How Radiation Therapy Works
Radiation Therapy is a clinical specialty that utilizes high-energy x-rays, gamma rays, electrons, or other ionizing radiation to manage and treat many types of cancer (and occasionally non-malignant conditions). Radiation can be administered externally or internally.
Radiation works by damaging the DNA and other parts of cells in the treatment area. Healthy cells of your body are able to better recover from this damage than malignant cells are. Radiation is therefore delivered so that the cancer cells are compromised, while the healthy cells are able to repopulate and heal the exposed area. External radiation treatments are painless (there is no burning or other sensation while receiving treatment) and do not make you radioactive.
Radiation is prescribed the same way any kind of medicine is, and it varies for each person. At the consultation, you and your radiation oncologist will determine the overall radiation dose and treatment plan that will benefit you most. Most people receiving radiation therapy will come to the Radiation Therapy Center daily, Monday through Friday, for treatments that take five to thirty minutes each. This may last anywhere from one to eight weeks depending on your treatment plan.
What is Radiation Therapy?
Radiation is a special kind of energy carried by waves or streams of particles. It can come from special machines or from radioactive substances. Many years ago, doctors learned how to use this energy to see inside the body and find disease (examples include chest x-rays or x-rays of your teeth or bones). When radiation is used at higher energies and doses (many times those used for x-ray exams), it can be used to treat cancer and other illnesses. Special equipment is used to precisely aim the radiation at tumors or areas of the body where there is disease. This use of high-energy rays or particles to treat disease is called radiation therapy. It is also sometimes called radiotherapy, x-ray therapy, cobalt therapy, electron beam therapy, or irradiation.
High doses of radiation can kill cells or keep them from growing and dividing. Radiation therapy is a useful tool for treating cancer because cancer cells grow and divide more rapidly than many of the normal cells around them. Although some normal cells of the body are affected by radiation, most normal cells are able to better recover from the effects of radiation than cancer cells can. Doctors carefully limit the intensity of treatments and the area being treated so that the cancer will be affected more than normal tissue.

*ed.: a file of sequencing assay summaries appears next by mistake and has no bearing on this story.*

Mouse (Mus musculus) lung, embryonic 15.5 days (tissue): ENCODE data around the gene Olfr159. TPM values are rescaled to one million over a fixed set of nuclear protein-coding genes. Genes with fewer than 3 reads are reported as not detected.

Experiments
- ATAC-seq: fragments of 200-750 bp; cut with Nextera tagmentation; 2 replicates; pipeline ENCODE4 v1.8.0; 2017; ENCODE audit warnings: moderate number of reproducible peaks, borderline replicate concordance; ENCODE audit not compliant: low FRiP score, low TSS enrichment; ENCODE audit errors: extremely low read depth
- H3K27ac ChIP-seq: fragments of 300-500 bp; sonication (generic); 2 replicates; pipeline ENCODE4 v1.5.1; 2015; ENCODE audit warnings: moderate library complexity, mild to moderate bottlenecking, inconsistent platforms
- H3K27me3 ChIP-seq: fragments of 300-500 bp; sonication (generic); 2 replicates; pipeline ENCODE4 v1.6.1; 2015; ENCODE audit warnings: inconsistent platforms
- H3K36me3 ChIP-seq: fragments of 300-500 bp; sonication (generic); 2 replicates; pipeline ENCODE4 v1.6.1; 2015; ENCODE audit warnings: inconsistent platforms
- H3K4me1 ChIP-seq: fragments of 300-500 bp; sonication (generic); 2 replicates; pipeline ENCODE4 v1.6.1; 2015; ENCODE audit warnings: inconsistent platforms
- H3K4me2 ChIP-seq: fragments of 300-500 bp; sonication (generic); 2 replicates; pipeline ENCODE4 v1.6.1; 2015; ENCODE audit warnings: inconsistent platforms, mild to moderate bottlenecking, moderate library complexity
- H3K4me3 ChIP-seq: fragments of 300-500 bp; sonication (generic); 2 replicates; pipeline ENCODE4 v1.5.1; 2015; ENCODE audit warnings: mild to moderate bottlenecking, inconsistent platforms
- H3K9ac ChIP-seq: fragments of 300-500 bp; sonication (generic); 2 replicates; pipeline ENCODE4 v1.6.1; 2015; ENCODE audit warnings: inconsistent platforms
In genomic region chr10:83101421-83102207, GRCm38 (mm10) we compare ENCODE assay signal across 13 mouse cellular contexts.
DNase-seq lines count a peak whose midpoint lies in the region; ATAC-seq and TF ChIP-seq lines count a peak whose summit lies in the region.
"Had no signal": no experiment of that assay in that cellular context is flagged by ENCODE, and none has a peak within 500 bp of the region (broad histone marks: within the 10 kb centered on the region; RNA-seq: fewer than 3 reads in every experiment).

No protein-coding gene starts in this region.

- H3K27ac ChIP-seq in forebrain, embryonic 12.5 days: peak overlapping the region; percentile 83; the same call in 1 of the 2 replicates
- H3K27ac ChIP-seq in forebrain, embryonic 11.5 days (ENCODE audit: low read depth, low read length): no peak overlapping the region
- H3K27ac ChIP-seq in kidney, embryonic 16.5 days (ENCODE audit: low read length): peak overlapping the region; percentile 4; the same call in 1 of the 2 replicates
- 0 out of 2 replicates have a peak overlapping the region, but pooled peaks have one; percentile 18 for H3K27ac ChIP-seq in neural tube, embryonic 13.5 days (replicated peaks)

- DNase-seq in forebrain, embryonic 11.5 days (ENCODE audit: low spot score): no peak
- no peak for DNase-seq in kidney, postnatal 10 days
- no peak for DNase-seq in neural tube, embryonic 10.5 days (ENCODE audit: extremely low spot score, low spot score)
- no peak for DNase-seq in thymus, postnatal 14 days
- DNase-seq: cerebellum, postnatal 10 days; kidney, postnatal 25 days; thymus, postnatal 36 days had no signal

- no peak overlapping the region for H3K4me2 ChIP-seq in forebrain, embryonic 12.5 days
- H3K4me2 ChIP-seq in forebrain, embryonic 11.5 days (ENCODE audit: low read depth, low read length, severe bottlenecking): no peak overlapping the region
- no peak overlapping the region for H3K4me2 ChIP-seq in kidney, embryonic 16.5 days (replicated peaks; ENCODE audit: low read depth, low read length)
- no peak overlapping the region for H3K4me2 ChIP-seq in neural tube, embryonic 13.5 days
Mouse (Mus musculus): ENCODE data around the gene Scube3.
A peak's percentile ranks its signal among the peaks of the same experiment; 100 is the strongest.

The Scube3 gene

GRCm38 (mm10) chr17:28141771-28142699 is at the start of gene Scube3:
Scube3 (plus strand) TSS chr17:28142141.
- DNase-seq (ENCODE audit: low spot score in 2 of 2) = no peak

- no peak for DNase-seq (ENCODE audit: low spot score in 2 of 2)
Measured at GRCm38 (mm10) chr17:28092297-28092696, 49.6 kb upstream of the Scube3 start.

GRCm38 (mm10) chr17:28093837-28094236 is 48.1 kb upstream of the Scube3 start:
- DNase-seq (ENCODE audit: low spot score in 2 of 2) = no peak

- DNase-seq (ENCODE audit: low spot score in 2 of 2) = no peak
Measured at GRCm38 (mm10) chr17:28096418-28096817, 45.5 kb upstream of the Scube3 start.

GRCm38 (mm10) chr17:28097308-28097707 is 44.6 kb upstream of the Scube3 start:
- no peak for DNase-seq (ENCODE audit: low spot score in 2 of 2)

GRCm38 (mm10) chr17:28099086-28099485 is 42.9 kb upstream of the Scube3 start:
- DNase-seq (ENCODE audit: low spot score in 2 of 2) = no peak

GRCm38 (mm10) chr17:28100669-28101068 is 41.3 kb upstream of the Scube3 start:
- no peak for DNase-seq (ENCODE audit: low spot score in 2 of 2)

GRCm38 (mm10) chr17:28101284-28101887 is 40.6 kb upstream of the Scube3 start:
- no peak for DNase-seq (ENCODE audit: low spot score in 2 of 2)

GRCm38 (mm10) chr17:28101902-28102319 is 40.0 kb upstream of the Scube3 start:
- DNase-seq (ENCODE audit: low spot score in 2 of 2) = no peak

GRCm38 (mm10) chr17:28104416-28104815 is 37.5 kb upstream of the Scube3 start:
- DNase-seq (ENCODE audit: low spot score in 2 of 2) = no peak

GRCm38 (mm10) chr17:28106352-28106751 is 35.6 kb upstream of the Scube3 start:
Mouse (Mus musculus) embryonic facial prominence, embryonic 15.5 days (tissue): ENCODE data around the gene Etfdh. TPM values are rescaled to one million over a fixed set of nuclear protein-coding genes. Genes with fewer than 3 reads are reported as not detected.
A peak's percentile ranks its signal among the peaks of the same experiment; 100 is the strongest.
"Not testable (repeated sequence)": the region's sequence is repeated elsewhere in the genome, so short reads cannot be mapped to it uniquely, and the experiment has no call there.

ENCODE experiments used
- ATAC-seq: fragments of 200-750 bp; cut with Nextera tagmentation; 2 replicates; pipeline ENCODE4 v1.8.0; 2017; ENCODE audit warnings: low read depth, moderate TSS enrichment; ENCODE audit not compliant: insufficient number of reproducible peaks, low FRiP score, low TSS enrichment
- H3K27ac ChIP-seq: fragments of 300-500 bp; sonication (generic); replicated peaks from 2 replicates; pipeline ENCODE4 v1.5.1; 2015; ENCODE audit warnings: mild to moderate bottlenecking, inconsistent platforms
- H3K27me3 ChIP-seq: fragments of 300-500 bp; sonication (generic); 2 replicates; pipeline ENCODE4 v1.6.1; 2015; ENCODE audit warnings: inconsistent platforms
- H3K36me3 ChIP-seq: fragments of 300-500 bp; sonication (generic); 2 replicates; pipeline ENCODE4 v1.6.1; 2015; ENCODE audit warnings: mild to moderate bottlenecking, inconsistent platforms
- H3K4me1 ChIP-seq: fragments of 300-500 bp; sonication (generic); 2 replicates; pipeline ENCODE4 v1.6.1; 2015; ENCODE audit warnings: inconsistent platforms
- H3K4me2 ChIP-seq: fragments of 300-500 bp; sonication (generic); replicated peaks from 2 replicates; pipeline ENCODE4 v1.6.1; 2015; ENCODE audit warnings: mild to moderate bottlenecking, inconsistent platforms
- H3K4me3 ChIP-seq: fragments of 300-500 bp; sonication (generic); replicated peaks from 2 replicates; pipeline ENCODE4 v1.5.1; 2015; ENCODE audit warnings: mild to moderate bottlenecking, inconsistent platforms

What Are the Benefits and Goals of Radiation Therapy?
Radiation therapy is an effective way to treat many kinds of cancer in almost any part of the body. At least half of all people with cancer are treated with radiation, and the number of cancer patients who have been cured is rising every day. For many patients, radiation is the only kind of treatment needed. Thousands of people are free of cancer after having radiation treatments alone or in combination with surgery, chemotherapy, immunotherapy, or biological therapy.
Doctors may recommend radiation before surgery to shrink a tumor. After surgery, radiation therapy may be used to stop the growth of any cancer cells that remain. In some cases, doctors use radiation, along with anticancer drugs to destroy the cancer, instead of surgery.
Even when curing the cancer is not possible, radiation therapy still can bring relief. Many patients find the quality of their lives improve when radiation therapy was used to shrink tumors and reduce pressure, bleeding, pain, or other symptoms of cancer. This is called palliative care.
Are There Risks Involved?
Like many other treatments for disease, there are risks for patients who are receiving radiation therapy. The brief high doses of radiation that damage or destroy cancer cells also can hurt normal cells. When this happens, the patient has side effects. The risk of side effects is usually outweighed by the benefits of killing cancer cells.